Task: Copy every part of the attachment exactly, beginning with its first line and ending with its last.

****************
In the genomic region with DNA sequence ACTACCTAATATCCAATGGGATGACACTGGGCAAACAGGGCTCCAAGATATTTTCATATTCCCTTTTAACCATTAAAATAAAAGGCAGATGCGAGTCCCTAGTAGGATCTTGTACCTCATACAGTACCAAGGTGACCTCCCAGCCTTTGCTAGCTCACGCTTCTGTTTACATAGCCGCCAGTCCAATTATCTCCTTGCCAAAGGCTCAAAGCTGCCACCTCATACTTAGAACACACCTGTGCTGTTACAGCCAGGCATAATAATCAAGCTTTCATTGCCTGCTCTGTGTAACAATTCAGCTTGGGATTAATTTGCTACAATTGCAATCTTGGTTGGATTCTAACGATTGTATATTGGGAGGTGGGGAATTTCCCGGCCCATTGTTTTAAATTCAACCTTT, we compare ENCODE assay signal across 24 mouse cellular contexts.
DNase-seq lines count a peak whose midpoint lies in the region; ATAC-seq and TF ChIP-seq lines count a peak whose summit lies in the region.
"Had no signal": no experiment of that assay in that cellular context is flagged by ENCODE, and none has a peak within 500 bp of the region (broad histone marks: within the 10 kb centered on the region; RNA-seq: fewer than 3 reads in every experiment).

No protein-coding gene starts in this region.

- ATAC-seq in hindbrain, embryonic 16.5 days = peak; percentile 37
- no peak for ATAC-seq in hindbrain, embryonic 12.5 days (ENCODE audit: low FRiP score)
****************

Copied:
In the genomic region with DNA sequence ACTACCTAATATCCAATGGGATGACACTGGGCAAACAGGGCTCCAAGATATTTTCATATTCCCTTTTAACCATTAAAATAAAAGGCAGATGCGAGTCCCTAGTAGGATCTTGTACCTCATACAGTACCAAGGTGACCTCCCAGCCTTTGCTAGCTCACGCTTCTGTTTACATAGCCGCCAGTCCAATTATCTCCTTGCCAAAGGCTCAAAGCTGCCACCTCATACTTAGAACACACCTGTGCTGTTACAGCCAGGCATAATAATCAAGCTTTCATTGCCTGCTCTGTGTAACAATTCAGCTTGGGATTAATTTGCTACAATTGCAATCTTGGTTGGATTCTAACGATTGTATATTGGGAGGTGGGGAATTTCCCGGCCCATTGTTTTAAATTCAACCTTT, we compare ENCODE assay signal across 24 mouse cellular contexts.
DNase-seq lines count a peak whose midpoint lies in the region; ATAC-seq and TF ChIP-seq lines count a peak whose summit lies in the region.
"Had no signal": no experiment of that assay in that cellular context is flagged by ENCODE, and none has a peak within 500 bp of the region (broad histone marks: within the 10 kb centered on the region; RNA-seq: fewer than 3 reads in every experiment).

No protein-coding gene starts in this region.

- ATAC-seq in hindbrain, embryonic 16.5 days = peak; percentile 37
- no peak for ATAC-seq in hindbrain, embryonic 12.5 days (ENCODE audit: low FRiP score)